P.E.I. man asking thieves to return handcrafted boat built by his father

Gus in the rowboat

After discovering his rowboat was stolen, a P.E.I. man is putting his faith in the power of social media.

Gus Hillstrom told CBC News that a total of four boats were taken from his barn in Hope River, but he’s only concerned about the rowboat, because it was made by his father.

“They didn’t steal something that can be replaced,” he said. “My father Bruce no longer has his workshop and will not be building me another.”

According to Hillstrom it took his father more than 500 hours to build the boat, and he hoped to pass the labour of love onto his daughter one day.

Photo by Gus Hillstrom

In hopes of reaching the person who stole it, and helping them understand how special the boat is, Hillstrom took to Facebook. On Friday, he created a post that told the story behind the boat, and attached a few pictures.

“I don’t want to make it difficult for anybody, I just want to get my boat back,” Hillstrom told CBC, and he makes that very clear in his post.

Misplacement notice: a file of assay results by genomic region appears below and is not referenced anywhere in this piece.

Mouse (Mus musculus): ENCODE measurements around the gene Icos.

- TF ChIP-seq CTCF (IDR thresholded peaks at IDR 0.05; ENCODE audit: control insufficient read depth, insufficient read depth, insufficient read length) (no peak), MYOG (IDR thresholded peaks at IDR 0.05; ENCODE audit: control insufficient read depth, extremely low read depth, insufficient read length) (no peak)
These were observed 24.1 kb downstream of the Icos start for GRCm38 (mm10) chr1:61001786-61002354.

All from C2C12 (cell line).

“To the people who stole it. Here are some options,” he wrote. “1. Bring it back [to] where you got it. Let’s just say you ‘borrowed it’ to see how well it rows—hope you enjoyed it. I forgive you and we can be friends.”

The other options include leaving the boat somewhere safe where Hillstrom can pick it up or, if they’ve already sold it, giving the money they made to charity.

Photo by Gus Hillstrom

So far, the post has been shared more than 100,000 times. It’s also received more than 1,000 comments from people in nearly every part of the country, from the coast of Newfoundland to Salt Spring Island, British Columbia. There are even some who’ve shared it beyond Canada’s borders—just in case.

“Shared in Argentina, because you never know how far a good boat might travel!” one commenter wrote.

Hillstrom just hopes the activity continues until he finds his boat. In the meantime, the RCMP will continue to investigate.